Income Splitting Canada: New Income Splitting Rules (TOSI)
What Do The New Income Splitting Rules in Canada Mean For Me?
On December 13, 2017, the Federal Canadian government released new income splitting rules proposal designed to prevent income splitting using private corporations. These proposals were originally announced as part of the July 18, 2017 Private Company Consultation Paper issued by the Department of Finance.
The original income splitting rules proposals in July were met with significant criticism and opposition from business owners. In fact, the Federal Government of Canada received a whopping 21,000 submissions from the Canadian public outlining their concerns in respect of these new proposals.
The proposed new income splitting rules released in December 2017 simplify what was initially announced, and are to be effective January 1, 2018. The purpose of this article is to clarify the changes to the Tax on Split Income regime in Canada effective January 1, 2018 and to explain the ways in which you can continue to income split with your family.
What the New Income Splitting Rules Seek to Achieve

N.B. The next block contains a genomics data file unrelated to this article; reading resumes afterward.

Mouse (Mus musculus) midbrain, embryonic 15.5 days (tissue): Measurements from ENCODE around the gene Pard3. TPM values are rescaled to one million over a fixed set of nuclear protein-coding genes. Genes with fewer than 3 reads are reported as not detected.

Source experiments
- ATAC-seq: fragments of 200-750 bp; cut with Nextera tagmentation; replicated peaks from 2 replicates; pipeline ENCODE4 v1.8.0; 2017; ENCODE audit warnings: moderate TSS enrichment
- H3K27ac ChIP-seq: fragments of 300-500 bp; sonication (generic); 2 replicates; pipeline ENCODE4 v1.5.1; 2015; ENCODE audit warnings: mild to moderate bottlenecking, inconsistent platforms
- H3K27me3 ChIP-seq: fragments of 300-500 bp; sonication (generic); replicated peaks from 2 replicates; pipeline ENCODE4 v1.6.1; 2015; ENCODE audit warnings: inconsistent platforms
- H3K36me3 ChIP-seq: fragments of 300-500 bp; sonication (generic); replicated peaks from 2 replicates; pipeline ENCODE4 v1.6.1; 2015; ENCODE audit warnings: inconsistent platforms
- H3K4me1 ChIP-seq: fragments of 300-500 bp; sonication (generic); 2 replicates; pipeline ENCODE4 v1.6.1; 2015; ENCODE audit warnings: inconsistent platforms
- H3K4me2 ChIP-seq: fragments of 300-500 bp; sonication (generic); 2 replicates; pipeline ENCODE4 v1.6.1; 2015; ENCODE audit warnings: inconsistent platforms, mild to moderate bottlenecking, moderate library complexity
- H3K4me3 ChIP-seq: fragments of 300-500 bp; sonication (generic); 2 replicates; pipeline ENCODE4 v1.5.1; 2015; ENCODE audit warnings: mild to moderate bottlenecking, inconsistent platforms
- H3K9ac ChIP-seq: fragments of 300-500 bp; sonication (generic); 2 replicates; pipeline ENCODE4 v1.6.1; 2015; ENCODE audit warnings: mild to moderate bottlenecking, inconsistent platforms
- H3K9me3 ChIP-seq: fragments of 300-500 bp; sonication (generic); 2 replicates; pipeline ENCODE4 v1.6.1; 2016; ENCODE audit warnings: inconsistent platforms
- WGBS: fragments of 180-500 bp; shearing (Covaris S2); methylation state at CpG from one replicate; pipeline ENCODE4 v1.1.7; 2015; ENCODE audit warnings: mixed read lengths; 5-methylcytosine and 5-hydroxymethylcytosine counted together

The government’s central objective is to eliminate the tax benefits of income splitting where the recipient of the income (a related family member) has not made a sufficient contribution to the family business. ‘Income Splitting’ refers to the ability of a business owner to ‘sprinkle’ bits of income to various members of his or her family including children, brothers, sisters and parents, so as to reduce that business owner’s overall tax obligation.
To illustrate, if Bob earned $100,000 in dividend income from his corporation in Ontario, he would pay approximately $17,067 in tax in that year.
However, if Bob distributed (sprinkled) $20,000 of income to his daughter, $20,000 to his son and $20,000 to his spouse, Bob would only pay tax on $40,000 (while his family members paid tax on their respective $20,000). On the $40,000 that Bob took as dividend income, he would only pay $1,497 in tax.
Each of his children and spouse would only pay $192 in tax on their $20,000 income. Multiply this by three, and the children/spouse pay only $576 in tax combined. When adding all of the tax obligations of the family together, Bob only pays $2,073 in tax ($1,497 + $192 + $192 + $192) on his $100,000 of dividend income (instead of $17,067 if he hadn’t used income sprinkling); thereby saving $14,994 in tax in that one year. This is a significant tax saving.
The Federal government was concerned that business owners were able to shift their income to achieve these tax advantages, but yet these tools were not available for mere employees of the same corporation. The employee had to pay tax on the entire amount of his or her salary and was unable to shift the income or tax liability to his or her family members.